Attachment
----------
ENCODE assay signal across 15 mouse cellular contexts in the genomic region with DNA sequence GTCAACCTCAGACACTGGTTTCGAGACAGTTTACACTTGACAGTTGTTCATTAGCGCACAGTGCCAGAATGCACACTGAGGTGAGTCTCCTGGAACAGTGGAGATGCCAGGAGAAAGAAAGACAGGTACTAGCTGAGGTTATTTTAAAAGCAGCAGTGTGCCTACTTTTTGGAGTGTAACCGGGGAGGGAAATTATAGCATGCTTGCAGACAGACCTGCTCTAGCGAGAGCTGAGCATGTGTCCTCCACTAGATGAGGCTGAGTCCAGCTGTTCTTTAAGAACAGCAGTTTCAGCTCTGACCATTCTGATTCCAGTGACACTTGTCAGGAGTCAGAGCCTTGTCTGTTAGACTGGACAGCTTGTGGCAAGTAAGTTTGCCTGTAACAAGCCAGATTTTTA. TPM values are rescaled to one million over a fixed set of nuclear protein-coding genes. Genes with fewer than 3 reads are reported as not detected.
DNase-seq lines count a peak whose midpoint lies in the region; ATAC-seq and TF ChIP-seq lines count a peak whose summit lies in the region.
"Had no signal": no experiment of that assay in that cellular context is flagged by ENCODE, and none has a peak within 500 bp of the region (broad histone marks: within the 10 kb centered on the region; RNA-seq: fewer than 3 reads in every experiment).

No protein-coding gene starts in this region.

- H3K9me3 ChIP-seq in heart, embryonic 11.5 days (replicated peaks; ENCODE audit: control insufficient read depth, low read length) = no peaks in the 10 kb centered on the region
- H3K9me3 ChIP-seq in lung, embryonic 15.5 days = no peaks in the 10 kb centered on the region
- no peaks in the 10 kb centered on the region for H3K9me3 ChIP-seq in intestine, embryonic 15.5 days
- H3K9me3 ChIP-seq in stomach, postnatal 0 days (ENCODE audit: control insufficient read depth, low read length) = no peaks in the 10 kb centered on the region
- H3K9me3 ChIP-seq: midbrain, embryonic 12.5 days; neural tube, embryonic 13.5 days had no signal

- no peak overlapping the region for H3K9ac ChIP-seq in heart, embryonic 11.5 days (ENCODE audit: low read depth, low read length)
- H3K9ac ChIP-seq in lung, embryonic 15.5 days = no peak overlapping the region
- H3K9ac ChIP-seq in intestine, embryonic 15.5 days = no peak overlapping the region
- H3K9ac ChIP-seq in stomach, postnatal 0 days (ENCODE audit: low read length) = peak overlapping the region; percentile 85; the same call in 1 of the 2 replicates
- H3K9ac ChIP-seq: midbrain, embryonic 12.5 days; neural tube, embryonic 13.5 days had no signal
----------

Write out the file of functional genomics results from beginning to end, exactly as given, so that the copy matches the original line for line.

ENCODE assay signal across 15 mouse cellular contexts in the genomic region with DNA sequence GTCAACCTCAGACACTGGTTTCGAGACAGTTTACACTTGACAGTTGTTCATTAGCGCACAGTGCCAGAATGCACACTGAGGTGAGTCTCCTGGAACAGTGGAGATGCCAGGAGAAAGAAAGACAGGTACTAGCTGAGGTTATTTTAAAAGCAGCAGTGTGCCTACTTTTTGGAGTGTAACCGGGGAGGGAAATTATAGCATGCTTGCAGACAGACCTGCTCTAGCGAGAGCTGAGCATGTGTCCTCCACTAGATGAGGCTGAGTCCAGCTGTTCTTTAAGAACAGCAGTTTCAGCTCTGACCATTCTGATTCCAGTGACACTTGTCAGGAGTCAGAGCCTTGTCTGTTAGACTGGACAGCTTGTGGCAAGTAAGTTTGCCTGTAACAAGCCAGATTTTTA. TPM values are rescaled to one million over a fixed set of nuclear protein-coding genes. Genes with fewer than 3 reads are reported as not detected.
DNase-seq lines count a peak whose midpoint lies in the region; ATAC-seq and TF ChIP-seq lines count a peak whose summit lies in the region.
"Had no signal": no experiment of that assay in that cellular context is flagged by ENCODE, and none has a peak within 500 bp of the region (broad histone marks: within the 10 kb centered on the region; RNA-seq: fewer than 3 reads in every experiment).

No protein-coding gene starts in this region.

- H3K9me3 ChIP-seq in heart, embryonic 11.5 days (replicated peaks; ENCODE audit: control insufficient read depth, low read length) = no peaks in the 10 kb centered on the region
- H3K9me3 ChIP-seq in lung, embryonic 15.5 days = no peaks in the 10 kb centered on the region
- no peaks in the 10 kb centered on the region for H3K9me3 ChIP-seq in intestine, embryonic 15.5 days
- H3K9me3 ChIP-seq in stomach, postnatal 0 days (ENCODE audit: control insufficient read depth, low read length) = no peaks in the 10 kb centered on the region
- H3K9me3 ChIP-seq: midbrain, embryonic 12.5 days; neural tube, embryonic 13.5 days had no signal

- no peak overlapping the region for H3K9ac ChIP-seq in heart, embryonic 11.5 days (ENCODE audit: low read depth, low read length)
- H3K9ac ChIP-seq in lung, embryonic 15.5 days = no peak overlapping the region
- H3K9ac ChIP-seq in intestine, embryonic 15.5 days = no peak overlapping the region
- H3K9ac ChIP-seq in stomach, postnatal 0 days (ENCODE audit: low read length) = peak overlapping the region; percentile 85; the same call in 1 of the 2 replicates
- H3K9ac ChIP-seq: midbrain, embryonic 12.5 days; neural tube, embryonic 13.5 days had no signal